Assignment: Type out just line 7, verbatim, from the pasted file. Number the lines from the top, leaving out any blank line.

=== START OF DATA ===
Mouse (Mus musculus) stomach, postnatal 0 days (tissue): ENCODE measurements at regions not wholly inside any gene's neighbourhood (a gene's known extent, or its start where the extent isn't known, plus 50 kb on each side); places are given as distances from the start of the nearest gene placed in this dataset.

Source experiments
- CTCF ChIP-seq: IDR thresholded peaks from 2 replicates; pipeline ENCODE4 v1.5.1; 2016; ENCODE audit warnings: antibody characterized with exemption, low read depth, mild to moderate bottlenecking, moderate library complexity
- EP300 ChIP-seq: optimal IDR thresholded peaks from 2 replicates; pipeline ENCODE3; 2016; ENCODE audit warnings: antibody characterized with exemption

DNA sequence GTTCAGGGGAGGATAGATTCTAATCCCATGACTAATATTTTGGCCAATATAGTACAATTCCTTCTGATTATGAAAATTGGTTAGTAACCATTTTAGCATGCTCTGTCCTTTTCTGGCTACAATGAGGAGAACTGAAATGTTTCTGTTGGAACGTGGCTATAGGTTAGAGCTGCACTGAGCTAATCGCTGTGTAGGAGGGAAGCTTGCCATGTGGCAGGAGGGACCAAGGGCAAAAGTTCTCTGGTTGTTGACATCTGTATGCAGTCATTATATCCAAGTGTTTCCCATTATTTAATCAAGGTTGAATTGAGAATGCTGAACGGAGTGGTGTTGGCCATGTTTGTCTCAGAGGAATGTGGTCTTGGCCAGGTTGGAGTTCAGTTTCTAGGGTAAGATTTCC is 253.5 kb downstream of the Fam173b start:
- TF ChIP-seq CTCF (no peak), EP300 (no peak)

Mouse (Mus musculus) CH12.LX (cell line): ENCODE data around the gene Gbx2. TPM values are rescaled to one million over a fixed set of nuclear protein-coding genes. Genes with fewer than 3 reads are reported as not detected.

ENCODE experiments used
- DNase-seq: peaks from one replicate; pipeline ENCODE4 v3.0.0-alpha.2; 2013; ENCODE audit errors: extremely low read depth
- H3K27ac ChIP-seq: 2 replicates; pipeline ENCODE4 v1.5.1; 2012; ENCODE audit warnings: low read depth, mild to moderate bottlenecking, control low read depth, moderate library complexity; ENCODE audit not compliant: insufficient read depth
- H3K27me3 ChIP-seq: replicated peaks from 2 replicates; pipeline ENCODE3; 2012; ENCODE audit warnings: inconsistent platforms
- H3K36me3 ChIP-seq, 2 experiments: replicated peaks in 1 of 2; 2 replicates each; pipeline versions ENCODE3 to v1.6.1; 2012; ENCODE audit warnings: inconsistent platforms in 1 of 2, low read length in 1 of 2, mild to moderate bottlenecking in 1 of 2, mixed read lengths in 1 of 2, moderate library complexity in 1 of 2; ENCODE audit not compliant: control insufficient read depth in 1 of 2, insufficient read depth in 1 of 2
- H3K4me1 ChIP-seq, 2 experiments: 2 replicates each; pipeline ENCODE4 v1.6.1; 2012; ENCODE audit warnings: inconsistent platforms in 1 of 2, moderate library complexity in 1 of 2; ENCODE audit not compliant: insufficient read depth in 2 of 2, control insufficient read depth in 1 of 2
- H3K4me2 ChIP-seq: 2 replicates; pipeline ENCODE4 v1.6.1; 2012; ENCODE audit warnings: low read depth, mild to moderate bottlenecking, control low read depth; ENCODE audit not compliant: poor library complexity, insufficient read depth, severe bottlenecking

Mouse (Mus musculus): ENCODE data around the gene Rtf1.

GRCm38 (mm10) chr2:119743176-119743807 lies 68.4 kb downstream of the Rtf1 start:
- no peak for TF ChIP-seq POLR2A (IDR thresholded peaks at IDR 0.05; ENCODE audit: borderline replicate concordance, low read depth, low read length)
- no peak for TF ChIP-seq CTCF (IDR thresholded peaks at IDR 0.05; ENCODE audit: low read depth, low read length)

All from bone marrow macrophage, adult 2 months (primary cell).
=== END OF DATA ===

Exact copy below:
Mouse (Mus musculus) CH12.LX (cell line): ENCODE data around the gene Gbx2. TPM values are rescaled to one million over a fixed set of nuclear protein-coding genes. Genes with fewer than 3 reads are reported as not detected.